A First Time Speaker in 50th IATEFL Conference

Mandira Adhikari*

This article provides my individual reflection as a first time speaker of 50th IATEFL Conference where I have reflected plenary sessions, forum sessions, individual sessions and evening events that I attended during the conference.

Plenary Sessions a Glance

The plenary session by David Crystal was more informative on changes in pronunciation, grammar and vocabulary. He presented the new vocabularies like; manspain, yippies, Rachmanism, slashkini, wasband etc. Similarly, he presented the changes in meaning of the vocabulary due to several factors as; globalization, social mobility and internet.

The plenary session on, ‘the native factor, the haves and have not’s by Silvia Richardson arouse a discussion on the impact of the native speaker bias and its dominances in the field of teaching and learning of English. She requested non-native teachers of English to be confident and not to feel nervous just because of being a ‘non-native’ teacher.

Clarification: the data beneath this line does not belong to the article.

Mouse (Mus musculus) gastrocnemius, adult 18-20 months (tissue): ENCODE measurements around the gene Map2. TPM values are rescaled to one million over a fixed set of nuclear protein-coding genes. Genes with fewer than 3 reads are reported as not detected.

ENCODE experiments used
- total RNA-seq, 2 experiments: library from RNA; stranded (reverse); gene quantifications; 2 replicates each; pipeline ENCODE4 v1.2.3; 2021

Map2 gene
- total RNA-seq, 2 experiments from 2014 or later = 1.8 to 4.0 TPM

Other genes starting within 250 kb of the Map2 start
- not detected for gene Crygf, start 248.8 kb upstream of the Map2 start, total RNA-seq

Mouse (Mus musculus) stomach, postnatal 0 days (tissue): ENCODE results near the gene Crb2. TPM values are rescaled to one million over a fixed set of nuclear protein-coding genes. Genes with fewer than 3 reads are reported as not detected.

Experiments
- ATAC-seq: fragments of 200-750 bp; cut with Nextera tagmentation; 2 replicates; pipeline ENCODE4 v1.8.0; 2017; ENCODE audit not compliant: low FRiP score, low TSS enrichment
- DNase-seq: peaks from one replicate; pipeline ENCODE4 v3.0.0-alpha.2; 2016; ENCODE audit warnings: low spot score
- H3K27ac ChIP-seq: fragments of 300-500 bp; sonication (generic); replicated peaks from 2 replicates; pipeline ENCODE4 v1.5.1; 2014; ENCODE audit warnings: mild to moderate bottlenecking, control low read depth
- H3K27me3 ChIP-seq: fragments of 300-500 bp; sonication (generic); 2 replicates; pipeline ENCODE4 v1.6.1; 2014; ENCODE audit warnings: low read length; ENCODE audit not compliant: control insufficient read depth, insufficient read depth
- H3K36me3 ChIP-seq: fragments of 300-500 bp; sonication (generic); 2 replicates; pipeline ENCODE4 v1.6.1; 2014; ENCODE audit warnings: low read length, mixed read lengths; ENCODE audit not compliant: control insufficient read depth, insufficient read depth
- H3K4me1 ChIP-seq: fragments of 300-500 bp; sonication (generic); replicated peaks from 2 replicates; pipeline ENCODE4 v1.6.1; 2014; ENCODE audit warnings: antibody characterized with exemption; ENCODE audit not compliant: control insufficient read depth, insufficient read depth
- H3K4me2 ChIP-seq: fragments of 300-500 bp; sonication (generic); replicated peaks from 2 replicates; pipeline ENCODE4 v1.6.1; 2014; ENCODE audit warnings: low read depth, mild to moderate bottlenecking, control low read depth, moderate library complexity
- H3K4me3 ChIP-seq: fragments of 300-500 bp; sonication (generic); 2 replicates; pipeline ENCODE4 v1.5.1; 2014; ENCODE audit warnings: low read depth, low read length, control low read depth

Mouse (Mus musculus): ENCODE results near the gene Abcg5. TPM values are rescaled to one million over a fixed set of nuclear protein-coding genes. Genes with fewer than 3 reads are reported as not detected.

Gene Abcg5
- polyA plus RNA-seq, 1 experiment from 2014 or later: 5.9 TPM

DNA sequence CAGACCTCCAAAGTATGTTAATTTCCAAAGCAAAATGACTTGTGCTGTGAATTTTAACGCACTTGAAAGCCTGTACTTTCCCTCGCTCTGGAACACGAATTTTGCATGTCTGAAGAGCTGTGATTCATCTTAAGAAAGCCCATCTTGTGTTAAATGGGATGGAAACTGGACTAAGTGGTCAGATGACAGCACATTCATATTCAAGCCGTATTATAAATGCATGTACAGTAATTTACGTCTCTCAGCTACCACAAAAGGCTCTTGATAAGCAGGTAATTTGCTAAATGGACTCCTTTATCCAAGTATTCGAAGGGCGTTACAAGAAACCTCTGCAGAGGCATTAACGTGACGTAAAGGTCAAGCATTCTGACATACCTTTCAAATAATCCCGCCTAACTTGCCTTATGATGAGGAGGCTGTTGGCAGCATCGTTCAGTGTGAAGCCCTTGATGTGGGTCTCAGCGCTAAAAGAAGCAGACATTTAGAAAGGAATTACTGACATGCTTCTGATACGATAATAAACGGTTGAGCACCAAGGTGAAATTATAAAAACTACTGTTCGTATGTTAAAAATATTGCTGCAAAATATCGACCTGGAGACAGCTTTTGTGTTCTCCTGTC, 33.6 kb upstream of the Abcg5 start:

Another session on ‘ Shifting metaphors from computer input to ecological affordances’ by Diane Larsen Freeman highlighted that our learners aren’t computers and the input they take will be processed and come out as it is. Thus, there is an instrument between input and output that overlooks the meaning making nature of language use. As learners’ developmental patterns are different, learners create their own affordances. She also highlighted the implications of affordances for English language teaching and learning by providing the example of her two years old granddaughter’s way of using fork in her own way. Therefore, the idea of affordances is two-way relationships between learner and environment.